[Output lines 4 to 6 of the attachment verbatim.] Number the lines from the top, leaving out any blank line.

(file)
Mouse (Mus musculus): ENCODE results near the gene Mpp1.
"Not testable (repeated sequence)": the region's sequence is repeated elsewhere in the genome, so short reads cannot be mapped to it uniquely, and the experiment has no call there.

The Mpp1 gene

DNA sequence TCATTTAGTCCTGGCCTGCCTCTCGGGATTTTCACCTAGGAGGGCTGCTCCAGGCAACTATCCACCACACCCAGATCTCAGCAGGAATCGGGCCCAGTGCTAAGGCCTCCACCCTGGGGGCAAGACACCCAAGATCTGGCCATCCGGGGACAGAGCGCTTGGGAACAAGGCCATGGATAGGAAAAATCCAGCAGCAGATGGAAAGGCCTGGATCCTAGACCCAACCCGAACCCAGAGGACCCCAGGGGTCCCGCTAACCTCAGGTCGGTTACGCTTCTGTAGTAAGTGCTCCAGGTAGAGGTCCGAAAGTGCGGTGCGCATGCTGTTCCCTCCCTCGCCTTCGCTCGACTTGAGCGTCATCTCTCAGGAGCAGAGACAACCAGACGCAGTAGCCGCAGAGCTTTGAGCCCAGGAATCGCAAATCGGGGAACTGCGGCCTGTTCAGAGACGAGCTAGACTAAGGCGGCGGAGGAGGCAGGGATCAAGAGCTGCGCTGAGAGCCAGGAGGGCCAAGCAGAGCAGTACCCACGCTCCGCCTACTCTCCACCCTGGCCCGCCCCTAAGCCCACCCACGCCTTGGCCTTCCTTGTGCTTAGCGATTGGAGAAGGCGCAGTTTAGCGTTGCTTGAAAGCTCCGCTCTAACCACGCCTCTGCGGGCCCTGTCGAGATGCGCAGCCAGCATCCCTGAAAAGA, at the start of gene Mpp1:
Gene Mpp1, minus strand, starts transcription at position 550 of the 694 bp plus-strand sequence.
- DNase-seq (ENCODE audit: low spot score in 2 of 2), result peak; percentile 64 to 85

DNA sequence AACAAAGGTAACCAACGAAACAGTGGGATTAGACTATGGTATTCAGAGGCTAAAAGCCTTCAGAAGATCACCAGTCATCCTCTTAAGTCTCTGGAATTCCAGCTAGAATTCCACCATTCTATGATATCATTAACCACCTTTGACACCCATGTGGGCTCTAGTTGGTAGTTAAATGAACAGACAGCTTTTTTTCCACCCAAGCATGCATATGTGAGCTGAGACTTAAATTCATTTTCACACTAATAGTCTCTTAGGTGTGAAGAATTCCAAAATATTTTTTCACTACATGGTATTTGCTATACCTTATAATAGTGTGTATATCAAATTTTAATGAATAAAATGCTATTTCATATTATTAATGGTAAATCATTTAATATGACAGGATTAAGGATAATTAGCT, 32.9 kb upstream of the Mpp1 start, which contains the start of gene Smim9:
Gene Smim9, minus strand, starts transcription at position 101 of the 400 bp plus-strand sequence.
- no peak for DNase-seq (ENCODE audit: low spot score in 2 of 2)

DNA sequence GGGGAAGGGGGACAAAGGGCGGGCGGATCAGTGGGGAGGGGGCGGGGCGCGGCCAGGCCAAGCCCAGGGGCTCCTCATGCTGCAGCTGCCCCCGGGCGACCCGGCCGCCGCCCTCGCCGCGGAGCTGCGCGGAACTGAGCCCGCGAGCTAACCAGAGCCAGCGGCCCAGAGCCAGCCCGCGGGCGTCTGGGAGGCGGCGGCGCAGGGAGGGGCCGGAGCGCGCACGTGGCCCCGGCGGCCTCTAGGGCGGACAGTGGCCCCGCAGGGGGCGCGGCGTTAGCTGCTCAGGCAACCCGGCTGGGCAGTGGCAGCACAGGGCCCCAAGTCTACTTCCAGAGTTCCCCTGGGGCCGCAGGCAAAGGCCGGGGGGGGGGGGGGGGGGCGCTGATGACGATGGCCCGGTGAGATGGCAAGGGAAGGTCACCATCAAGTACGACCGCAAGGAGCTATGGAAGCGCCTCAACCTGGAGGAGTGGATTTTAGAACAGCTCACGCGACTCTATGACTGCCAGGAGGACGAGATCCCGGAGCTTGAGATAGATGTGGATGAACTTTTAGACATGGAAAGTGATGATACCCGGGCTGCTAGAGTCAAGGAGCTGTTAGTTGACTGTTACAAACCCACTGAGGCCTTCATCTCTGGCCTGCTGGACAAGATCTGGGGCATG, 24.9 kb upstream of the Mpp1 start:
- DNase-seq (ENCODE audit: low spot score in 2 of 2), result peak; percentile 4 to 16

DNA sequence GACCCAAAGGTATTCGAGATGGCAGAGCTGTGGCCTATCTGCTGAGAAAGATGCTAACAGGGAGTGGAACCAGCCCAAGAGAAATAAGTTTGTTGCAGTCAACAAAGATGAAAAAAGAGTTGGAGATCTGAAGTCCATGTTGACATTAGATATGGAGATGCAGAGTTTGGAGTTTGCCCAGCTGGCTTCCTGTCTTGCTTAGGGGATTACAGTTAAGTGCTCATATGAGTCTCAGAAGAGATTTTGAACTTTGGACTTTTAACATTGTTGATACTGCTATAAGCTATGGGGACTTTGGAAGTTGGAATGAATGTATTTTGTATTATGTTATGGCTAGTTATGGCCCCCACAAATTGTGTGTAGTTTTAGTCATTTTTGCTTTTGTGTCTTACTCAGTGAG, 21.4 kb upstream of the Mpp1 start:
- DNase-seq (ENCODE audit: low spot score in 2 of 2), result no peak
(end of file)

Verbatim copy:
DNA sequence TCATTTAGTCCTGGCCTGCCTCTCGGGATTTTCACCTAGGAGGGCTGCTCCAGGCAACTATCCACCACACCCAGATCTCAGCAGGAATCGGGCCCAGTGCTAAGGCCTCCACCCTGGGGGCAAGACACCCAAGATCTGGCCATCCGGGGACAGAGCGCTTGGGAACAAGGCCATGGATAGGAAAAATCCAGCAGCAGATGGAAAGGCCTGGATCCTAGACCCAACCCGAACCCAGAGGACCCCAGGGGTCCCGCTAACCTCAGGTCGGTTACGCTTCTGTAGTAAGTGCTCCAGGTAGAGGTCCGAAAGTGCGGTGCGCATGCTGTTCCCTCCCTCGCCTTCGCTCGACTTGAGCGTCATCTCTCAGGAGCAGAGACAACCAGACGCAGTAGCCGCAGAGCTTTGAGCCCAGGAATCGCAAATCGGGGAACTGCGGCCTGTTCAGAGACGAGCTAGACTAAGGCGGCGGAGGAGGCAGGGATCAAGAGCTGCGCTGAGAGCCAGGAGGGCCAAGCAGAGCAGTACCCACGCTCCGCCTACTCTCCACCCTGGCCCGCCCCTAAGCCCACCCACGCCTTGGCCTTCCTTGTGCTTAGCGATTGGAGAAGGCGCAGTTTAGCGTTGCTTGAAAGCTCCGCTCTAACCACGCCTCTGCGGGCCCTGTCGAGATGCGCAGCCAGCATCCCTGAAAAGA, at the start of gene Mpp1:
Gene Mpp1, minus strand, starts transcription at position 550 of the 694 bp plus-strand sequence.
- DNase-seq (ENCODE audit: low spot score in 2 of 2), result peak; percentile 64 to 85